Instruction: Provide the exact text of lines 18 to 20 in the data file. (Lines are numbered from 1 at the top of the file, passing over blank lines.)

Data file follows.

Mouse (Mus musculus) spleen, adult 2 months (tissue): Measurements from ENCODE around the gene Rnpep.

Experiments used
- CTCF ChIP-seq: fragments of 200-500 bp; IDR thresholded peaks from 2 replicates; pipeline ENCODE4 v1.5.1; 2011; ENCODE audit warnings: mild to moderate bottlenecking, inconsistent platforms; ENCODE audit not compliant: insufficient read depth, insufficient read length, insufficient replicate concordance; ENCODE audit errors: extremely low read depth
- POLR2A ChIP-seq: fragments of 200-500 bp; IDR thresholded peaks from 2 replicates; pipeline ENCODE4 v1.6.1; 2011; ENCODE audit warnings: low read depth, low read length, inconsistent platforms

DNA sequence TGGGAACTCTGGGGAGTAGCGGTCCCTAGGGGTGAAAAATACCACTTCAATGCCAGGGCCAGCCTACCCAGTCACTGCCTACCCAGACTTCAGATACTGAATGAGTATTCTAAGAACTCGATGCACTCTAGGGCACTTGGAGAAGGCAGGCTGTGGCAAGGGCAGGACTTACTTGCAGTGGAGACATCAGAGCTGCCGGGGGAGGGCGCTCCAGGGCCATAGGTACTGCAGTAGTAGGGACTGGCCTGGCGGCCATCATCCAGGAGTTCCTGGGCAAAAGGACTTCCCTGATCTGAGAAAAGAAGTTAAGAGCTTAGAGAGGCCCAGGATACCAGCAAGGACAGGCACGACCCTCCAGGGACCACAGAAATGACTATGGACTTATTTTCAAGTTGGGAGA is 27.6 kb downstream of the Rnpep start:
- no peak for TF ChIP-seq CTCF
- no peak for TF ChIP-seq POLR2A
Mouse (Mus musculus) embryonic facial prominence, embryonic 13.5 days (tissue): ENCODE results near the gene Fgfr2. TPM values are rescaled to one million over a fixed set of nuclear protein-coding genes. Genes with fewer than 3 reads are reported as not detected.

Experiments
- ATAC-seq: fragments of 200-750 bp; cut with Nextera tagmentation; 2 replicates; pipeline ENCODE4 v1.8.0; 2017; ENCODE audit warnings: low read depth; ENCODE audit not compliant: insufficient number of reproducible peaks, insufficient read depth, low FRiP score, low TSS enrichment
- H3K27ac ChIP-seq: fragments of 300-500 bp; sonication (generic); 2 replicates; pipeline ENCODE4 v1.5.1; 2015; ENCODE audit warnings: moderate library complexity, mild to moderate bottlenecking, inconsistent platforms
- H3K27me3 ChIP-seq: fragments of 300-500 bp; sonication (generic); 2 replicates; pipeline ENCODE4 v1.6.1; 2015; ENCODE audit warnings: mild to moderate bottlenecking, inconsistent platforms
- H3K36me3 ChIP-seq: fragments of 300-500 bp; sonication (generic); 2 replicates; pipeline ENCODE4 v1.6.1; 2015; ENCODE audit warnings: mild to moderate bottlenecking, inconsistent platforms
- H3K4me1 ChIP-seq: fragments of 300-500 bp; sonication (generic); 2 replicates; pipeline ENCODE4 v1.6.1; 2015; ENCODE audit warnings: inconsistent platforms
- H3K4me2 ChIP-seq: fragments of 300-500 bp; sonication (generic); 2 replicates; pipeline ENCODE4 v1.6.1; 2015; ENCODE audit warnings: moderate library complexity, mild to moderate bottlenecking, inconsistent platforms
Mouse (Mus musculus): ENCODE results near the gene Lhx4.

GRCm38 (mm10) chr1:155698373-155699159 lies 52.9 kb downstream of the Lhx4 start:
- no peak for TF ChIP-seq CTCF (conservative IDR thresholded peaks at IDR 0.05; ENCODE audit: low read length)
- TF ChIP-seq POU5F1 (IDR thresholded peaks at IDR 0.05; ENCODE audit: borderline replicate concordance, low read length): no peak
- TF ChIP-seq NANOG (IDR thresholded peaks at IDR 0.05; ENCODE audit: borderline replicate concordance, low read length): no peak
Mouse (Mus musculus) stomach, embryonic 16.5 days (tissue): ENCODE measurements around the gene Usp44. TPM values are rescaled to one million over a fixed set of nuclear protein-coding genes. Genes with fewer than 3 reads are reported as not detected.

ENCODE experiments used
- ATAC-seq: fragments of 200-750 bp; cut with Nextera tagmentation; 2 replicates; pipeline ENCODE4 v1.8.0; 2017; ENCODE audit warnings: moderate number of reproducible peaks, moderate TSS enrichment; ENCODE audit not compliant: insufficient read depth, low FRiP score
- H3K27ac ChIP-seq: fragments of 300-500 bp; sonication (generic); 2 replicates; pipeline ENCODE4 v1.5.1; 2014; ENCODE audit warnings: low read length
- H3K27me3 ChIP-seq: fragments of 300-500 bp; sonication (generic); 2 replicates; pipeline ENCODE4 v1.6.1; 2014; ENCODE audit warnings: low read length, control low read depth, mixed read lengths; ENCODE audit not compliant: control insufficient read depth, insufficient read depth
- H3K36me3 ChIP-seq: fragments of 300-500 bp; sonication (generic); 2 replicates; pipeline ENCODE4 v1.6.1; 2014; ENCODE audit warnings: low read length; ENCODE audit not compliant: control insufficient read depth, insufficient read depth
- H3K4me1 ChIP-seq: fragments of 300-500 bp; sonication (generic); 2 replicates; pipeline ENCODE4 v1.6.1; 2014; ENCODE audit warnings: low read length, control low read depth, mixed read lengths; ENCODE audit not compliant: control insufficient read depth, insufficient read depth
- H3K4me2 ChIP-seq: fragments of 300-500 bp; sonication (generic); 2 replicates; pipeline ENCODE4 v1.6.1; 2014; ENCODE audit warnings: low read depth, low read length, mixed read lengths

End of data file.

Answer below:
- no peak for TF ChIP-seq CTCF (conservative IDR thresholded peaks at IDR 0.05; ENCODE audit: low read length)
- TF ChIP-seq POU5F1 (IDR thresholded peaks at IDR 0.05; ENCODE audit: borderline replicate concordance, low read length): no peak
- TF ChIP-seq NANOG (IDR thresholded peaks at IDR 0.05; ENCODE audit: borderline replicate concordance, low read length): no peak